Sound And The Video D-SLR, Part 1

The popularity of shooting with HD-capable D-SLR (digital single-lens-reflex) cameras has resulted in a whole new range of audio challenges. In a nutshell, the audio on the new D-SLRs leaves something to be desired. Those in search of killer sound to go with their amazing HD images acquired with these new cameras have some major challenges ahead.

PRO-Quality Sound With D-SLRS

Q I recently began shooting a project with my new Canon EOS 5D Mark II about the club scene in New York. I often shoot interviews in noisy clubs and concert halls. I know enough that I need to have the microphone in close to the interviewees, but it still sounds bad no matter where I place the microphone. How can I record professional-quality sound with my camera?
Irene F.
Via e-mail

A It sounds as if you’re shooting in some challenging environments for sound. I recently bought a Canon EOS 5D Mark II for an upcoming project, and I, too, have experienced the same sound quality that you’re describing. In comparison to professional sound recording gear, both professional and consumer video cameras have always featured sub-par sound quality. It has become common knowledge that still cameras like the Canon EOS 5D Mark II, Nikon D90 and Panasonic Lumix DMC-GH1 can shoot amazing-quality HD video, but feature less than desirable audio for many users’ requirements. The built-in microphones that these cameras feature are designed to simply record the ambient sound, but when professional-level sound quality is required, no built-in mic will suffice.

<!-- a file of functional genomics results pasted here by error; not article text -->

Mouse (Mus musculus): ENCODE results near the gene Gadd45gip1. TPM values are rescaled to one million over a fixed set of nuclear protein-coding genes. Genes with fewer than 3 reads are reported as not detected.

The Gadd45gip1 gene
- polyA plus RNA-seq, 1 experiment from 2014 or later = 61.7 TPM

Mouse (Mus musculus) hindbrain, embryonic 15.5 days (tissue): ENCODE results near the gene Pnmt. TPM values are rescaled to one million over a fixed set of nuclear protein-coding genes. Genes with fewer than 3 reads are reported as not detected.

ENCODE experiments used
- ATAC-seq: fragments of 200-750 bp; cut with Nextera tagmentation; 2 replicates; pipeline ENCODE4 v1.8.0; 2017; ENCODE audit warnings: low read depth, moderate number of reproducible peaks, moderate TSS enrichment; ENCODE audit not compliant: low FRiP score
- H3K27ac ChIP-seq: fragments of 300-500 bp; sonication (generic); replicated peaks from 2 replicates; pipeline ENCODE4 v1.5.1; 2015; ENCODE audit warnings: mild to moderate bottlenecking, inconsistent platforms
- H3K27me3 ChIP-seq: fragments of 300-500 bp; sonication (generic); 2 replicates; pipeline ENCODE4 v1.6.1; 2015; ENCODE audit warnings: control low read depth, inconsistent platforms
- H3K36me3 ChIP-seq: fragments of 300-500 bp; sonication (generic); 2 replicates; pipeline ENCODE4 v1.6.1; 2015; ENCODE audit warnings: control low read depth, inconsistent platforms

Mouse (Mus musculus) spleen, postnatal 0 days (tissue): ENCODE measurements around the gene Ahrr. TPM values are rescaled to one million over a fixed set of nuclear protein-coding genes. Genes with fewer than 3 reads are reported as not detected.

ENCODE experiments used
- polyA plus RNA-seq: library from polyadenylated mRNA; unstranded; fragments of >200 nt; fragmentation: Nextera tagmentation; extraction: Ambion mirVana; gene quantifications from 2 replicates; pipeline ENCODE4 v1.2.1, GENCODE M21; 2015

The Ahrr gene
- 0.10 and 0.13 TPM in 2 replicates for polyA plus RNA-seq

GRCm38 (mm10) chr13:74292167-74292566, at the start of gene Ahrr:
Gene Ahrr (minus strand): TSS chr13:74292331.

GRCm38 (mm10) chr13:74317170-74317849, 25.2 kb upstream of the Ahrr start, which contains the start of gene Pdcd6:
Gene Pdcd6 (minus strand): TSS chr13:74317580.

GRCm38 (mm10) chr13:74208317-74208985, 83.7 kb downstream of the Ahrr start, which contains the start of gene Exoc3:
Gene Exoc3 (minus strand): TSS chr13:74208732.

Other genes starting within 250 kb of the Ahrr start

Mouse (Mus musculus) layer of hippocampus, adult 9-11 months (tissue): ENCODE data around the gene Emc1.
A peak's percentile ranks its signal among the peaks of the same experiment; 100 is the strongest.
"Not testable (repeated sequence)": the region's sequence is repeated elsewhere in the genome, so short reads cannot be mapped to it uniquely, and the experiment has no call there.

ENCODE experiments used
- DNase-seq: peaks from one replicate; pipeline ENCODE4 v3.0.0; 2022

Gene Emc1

The Interface. When shooting with the Canon EOS 5D Mark II, you still need a way to convert the balanced XLR connections used on pro microphones to an unbalanced 3.5mm audio connection that the 5D Mark II can accept or an unbalanced 2.5mm connector that the Panasonic GH1 features if you’re shooting with that camera. Two candidates for efficiently converting the balanced audio into a signal that a D-SLR’s unbalanced audio connector can deal with are the new BeachTek DXA-5D and the juicedLink CX231. Each of these adapters has its own unique features, but the most important one is that both adapters allow you to monitor the sound being sent to the camera via headphones. Most of the new video-capable D-SLRs don’t have a headphone jack, so it’s impossible to hear what the camera is recording. Without monitoring what the camera is recording, the process of recording high-quality audio becomes difficult, if not impossible.

M-Audio MicroTrack II

One unique feature on the BeachTek DXA-5D is an AGC Disable feature to reduce preamplifier noise during quiet moments. It allows you to override the AGC (automatic gain control) in the audio circuit of the Canon EOS 5D Mark II by feeding it a high-frequency tone that isn’t audible in most circumstances, fooling the 5D Mark II AGC into keeping the audio input at a constant level. The BeachTek also features built-in audio level meters.

The juicedLink CX231 allows you to interface with professional condenser/dynamic microphones and line level signals so it can accept your microphones, as well as line level output from a mixer, which I would think could be handy for your shoots at concert venues. The CX231 also has three gain settings, a three-position L/C/R pan switch and 48v and 12v phantom power, allowing battery savings when using microphones that don’t require the full 48v for phantom power.

Next Step: Double-System Sound Recording. For the ultimate in sound quality, don’t use the audio from your D-SLR. Double-system sound recording involves using a separate recording device to capture your soundtrack. In the recent past, double-system sound conjured up images of heavy, large and expensive Nagra analog tape recorders, DAT recorders and film cameras.